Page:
Finding the right practice fit
Accepting a new job can be a leap of faith for both the physician and the facility. Each wants a seamless fit, both personally and professionally, and locum tenens is a great way to test the waters before signing a contract.
General surgeon Dr. Steven Berman was able to use locum tenens to “test drive” jobs until he found his ideal position.
After being in private practice for a couple decades, he needed a change. “It was no fun because the hospital had become my enemy. That’s when I began working locums,” he says, “and I really enjoyed it.”
He’d been working locums on and off for six years, when he found himself on assignment in a small rural hospital in North Carolina.
“During that time, I got to know the community and the hospital got to know me and really one thing led to another,” says Dr. Berman. “They were looking for someone to do what I was doing, and I was really enjoying where I was. So they offered me the opportunity to continue in the same capacity but as an employee of theirs rather than an independent contractor through my locums agency.”
For Dr. Berman, the benefit of this professional test drive was knowing what he was getting into when he took the position. “I knew the community, I knew the hospital, I knew the politics of the hospital. So it was certainly much easier to take a job knowing fully what that job was before committing to it, rather than signing on for a job with people you don’t know in a community you don’t know.”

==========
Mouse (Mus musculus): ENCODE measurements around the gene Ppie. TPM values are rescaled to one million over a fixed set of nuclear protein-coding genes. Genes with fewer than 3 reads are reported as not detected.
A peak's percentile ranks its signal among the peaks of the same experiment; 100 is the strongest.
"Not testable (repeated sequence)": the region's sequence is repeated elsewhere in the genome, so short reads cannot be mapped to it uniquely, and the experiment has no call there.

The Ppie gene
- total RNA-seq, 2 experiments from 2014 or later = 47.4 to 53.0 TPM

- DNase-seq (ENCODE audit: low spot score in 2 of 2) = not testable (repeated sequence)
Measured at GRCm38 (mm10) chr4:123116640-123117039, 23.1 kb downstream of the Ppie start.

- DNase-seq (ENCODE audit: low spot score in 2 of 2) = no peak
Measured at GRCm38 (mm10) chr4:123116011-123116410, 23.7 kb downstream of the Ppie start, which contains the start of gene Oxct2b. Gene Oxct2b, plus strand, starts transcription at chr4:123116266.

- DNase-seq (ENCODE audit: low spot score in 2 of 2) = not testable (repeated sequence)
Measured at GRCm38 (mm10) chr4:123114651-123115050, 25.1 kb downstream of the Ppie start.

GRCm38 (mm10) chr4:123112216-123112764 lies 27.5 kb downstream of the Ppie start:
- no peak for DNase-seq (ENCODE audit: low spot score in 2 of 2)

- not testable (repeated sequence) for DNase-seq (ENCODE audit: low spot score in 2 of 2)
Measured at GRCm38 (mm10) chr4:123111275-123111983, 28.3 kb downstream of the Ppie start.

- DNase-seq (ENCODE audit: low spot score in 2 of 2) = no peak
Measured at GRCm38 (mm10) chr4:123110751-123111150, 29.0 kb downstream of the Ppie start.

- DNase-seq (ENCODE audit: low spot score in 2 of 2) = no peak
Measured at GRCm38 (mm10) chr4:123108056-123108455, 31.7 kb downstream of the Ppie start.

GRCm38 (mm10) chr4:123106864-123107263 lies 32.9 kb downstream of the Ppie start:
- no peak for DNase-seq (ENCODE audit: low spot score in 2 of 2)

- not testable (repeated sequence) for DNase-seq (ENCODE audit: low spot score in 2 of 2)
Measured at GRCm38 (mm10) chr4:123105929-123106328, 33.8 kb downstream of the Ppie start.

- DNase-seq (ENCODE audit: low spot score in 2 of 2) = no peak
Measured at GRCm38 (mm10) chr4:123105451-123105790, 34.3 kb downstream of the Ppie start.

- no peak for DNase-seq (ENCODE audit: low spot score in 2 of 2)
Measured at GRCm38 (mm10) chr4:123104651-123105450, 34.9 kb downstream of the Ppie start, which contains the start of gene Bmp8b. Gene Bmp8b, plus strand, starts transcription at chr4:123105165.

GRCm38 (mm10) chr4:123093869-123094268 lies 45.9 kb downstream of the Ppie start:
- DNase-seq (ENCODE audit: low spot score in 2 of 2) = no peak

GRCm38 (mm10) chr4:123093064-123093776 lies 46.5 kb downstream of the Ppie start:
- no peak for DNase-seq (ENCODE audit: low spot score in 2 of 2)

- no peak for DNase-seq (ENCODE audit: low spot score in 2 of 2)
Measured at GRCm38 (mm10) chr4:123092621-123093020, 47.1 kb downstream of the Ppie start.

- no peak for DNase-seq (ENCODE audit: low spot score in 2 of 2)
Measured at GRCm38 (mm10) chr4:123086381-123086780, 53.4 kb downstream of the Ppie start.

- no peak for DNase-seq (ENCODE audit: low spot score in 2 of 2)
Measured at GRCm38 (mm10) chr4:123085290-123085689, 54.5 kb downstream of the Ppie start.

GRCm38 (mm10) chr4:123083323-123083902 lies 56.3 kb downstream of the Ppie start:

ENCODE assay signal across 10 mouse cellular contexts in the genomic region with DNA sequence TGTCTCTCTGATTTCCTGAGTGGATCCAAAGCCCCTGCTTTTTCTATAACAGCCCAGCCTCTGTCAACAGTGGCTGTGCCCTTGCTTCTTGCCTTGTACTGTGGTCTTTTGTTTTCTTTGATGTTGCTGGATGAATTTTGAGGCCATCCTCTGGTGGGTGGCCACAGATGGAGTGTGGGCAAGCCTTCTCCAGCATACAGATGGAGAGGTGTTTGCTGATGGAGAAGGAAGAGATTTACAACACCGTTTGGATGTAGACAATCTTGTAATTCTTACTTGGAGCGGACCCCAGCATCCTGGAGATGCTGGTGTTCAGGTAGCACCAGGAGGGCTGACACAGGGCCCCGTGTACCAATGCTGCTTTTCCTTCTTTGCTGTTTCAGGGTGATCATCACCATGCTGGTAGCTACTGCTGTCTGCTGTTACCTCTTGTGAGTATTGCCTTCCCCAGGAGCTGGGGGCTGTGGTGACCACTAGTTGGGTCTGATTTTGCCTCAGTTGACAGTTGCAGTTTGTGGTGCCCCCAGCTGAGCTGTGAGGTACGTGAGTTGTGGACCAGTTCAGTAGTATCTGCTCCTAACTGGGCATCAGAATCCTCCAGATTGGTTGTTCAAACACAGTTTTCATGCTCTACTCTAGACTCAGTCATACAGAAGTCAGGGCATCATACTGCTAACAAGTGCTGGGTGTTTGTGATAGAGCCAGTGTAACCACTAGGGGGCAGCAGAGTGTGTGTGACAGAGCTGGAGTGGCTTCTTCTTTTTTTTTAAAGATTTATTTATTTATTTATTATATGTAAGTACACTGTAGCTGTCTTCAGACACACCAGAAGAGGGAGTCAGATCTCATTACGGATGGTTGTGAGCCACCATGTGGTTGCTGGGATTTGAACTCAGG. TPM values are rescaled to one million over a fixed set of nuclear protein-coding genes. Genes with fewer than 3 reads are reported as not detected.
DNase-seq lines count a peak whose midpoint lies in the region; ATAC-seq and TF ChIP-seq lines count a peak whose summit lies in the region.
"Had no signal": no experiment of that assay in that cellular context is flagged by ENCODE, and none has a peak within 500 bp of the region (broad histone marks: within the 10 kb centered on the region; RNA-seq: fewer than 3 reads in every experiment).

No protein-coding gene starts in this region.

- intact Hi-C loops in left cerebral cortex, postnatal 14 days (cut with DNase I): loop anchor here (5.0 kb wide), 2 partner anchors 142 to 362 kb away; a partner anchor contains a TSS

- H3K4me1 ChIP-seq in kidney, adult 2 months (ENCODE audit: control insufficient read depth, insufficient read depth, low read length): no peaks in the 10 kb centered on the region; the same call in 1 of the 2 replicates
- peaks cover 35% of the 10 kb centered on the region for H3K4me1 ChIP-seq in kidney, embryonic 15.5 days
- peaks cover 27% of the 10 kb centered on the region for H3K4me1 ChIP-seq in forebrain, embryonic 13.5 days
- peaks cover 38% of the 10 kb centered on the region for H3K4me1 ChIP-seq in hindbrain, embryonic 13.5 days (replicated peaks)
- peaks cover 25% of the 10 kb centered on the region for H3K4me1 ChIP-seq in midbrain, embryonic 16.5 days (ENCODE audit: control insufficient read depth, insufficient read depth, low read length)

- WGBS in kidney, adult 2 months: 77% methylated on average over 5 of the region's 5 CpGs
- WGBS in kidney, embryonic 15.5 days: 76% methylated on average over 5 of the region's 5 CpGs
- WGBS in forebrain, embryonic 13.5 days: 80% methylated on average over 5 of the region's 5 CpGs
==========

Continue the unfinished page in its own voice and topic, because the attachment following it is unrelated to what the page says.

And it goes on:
An offer he couldn’t refuse
General surgeon Dr. Demitri Poulis was burned out and needed a change. His wife told him the schedule he’d maintained for nearly 30 years was going to kill him. “She was right. I hadn’t seen the kids for like two years, hadn’t taken a vacation. I was just so tired,” he says. “That’s when I met my recruiter and started working locums.”
His recruiter sent him on several assignments — one to Indiana at a hospital wound center — a setting he hadn’t worked in before. It ended up being a great locums assignment because not only did he gain additional experience, but he was able to establish himself through his hard work ethic.
“After two straight years working locums at the location, I was offered a staff position,” he says. “I think that’s one of the advantages of being a locum — when you go from locum to perm, the administration is going to negotiate better with you because they know what you can do.”
Dr. Poulis says locums gave him the freedom to wait to take the job until they made him an offer he couldn’t refuse. “I told them my terms basically. I told them how much money I wanted, how much time I wanted, and they said, ‘OK.’ I think that’s because they had seen what I had done for the previous two years and knew me.”
More control over your career
Locum tenens is an excellent option for physicians who want to work full-time as independent contractors, but it is also a great way to have more flexibility and control over your career as you try to find the perfect physician job. You’ll be able to make a good income, try out new practice settings, and have the flexibility to hold out for the ideal permanent position.